Wine tasting is never complete until you meet the owner—the one who runs the place. The one who keeps order, assures no one is misbehaving, knows who comes and goes, and is sure to pick up any wayward food bites you might drop. Of course, we’re talking about the winery dog.
It’s a good life that most of us can only envy. These even-tempered and carefree workers perform their job with the precision of a well-oiled machine. A quick cameo with each guest, accept any extended hands, follow all that up by a long nap in the sunshine, then repeat. Precision, I tell you.
Up at Arlyn Vineyard, Miss Cooper has elevated the gig to an art form. She’s even a social media celebrity, appearing in most of the owner, Janis Pate’s, Facebook posts. She’s also a celebrity chef, with a pretty-great recipe for peanut butter and bacon dog treats. It was published on the Willamette Valley Visitors Association website.
Akiko Shiba at Shiba Wichern Cellars introduced us to Kaibu. Hers’ is a Japanese name, derived from the word for “monster.” I think Kaibu is anything but! Jojo watches the vines and supervises the activity at Styring. Chehalem Mountain might not be Everest, and their Tibetan Mastiff might not be a Sherpa, but Tenzing runs things at Mad Violets Wine Company. Cherokee and Caramel run the place at Natalie’s Estate Winery. Cherokee even has a side gig, as a service dog at Providence Newberg. Not every winery has a winery dog (though they should). A few outliers have a variation on the theme with a winery cat. Mogli runs the place at Parrett Mountain Cellars.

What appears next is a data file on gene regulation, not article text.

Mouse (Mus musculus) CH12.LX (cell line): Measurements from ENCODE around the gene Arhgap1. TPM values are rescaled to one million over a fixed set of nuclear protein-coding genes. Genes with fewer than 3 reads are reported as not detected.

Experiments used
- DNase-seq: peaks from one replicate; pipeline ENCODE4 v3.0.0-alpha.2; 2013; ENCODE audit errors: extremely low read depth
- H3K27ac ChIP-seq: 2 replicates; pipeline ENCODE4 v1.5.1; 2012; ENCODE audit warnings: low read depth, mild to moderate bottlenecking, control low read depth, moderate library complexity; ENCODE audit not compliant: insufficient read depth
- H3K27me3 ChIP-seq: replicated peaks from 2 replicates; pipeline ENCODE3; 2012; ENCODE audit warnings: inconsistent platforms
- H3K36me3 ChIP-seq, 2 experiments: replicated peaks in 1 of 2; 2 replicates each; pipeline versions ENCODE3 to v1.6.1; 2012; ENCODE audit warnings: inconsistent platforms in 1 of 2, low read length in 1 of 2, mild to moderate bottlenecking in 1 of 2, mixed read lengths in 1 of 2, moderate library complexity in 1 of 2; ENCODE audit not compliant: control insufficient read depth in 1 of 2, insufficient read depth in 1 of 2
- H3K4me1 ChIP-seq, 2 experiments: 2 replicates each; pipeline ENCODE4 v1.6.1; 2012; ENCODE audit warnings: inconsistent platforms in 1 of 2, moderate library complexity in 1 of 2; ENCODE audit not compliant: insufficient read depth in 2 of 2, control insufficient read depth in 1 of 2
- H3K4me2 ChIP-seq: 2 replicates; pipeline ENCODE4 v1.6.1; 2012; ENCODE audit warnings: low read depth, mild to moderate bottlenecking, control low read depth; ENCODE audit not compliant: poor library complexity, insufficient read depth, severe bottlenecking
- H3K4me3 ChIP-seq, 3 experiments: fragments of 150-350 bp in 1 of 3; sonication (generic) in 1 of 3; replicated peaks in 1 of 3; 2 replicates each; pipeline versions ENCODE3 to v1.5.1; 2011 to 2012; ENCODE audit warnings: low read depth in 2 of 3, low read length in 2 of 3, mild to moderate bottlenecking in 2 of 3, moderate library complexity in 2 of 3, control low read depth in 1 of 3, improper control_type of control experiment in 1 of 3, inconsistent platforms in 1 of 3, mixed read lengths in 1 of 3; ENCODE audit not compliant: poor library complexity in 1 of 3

We might secretly wish for their life, but the winery dogs of Newberg really do provide a service for their guests. They make all of these wineries feel like home. If you’d like a dog of your own (or a cat), consider adopting one from the Newberg Animal Shelter. Choosing your new best friend might make your place feel more like home too!
Winery dogs are a fun story to tell. If you have a winery dog and would like them featured in a future article, just let us know!